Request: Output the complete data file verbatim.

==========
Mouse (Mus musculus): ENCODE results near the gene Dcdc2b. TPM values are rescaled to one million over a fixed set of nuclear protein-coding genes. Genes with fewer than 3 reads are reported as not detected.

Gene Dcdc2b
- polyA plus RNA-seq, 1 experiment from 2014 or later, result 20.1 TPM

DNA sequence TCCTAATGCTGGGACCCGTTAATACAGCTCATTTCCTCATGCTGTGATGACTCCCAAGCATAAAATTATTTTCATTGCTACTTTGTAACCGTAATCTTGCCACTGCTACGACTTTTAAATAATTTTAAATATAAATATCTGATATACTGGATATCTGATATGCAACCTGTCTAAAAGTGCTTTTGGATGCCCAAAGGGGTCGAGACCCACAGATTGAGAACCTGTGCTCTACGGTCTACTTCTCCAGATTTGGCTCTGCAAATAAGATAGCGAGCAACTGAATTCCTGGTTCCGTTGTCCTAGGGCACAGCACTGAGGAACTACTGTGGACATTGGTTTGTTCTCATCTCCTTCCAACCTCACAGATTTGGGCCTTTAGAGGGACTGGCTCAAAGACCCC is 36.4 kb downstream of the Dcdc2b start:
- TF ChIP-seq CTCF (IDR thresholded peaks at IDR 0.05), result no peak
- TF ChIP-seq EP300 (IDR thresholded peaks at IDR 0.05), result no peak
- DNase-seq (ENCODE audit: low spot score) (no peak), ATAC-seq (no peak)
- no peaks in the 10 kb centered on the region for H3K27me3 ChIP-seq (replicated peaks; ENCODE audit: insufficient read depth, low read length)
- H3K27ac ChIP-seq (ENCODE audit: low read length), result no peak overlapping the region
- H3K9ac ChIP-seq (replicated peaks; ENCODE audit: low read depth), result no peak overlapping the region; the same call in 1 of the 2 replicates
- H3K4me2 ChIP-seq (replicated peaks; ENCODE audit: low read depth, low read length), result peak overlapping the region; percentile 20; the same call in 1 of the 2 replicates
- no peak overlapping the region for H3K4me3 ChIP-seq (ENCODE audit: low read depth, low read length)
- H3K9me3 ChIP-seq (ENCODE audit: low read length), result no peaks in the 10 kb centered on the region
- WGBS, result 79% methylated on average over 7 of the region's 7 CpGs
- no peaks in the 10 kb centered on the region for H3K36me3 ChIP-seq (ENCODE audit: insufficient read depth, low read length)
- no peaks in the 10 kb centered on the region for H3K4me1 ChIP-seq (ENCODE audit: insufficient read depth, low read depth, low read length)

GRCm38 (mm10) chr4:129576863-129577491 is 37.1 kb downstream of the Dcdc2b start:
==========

Mouse (Mus musculus): ENCODE results near the gene Dcdc2b. TPM values are rescaled to one million over a fixed set of nuclear protein-coding genes. Genes with fewer than 3 reads are reported as not detected.

Gene Dcdc2b
- polyA plus RNA-seq, 1 experiment from 2014 or later, result 20.1 TPM

DNA sequence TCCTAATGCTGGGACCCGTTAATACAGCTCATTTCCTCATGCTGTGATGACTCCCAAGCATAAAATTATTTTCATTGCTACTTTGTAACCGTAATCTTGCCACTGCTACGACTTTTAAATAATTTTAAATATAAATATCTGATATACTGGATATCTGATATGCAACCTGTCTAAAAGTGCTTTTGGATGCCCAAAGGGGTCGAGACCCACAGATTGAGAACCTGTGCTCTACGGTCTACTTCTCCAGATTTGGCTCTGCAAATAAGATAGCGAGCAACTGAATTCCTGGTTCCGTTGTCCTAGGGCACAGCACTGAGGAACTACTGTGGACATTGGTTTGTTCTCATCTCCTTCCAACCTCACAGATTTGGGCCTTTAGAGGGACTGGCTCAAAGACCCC is 36.4 kb downstream of the Dcdc2b start:
- TF ChIP-seq CTCF (IDR thresholded peaks at IDR 0.05), result no peak
- TF ChIP-seq EP300 (IDR thresholded peaks at IDR 0.05), result no peak
- DNase-seq (ENCODE audit: low spot score) (no peak), ATAC-seq (no peak)
- no peaks in the 10 kb centered on the region for H3K27me3 ChIP-seq (replicated peaks; ENCODE audit: insufficient read depth, low read length)
- H3K27ac ChIP-seq (ENCODE audit: low read length), result no peak overlapping the region
- H3K9ac ChIP-seq (replicated peaks; ENCODE audit: low read depth), result no peak overlapping the region; the same call in 1 of the 2 replicates
- H3K4me2 ChIP-seq (replicated peaks; ENCODE audit: low read depth, low read length), result peak overlapping the region; percentile 20; the same call in 1 of the 2 replicates
- no peak overlapping the region for H3K4me3 ChIP-seq (ENCODE audit: low read depth, low read length)
- H3K9me3 ChIP-seq (ENCODE audit: low read length), result no peaks in the 10 kb centered on the region
- WGBS, result 79% methylated on average over 7 of the region's 7 CpGs
- no peaks in the 10 kb centered on the region for H3K36me3 ChIP-seq (ENCODE audit: insufficient read depth, low read length)
- no peaks in the 10 kb centered on the region for H3K4me1 ChIP-seq (ENCODE audit: insufficient read depth, low read depth, low read length)

GRCm38 (mm10) chr4:129576863-129577491 is 37.1 kb downstream of the Dcdc2b start: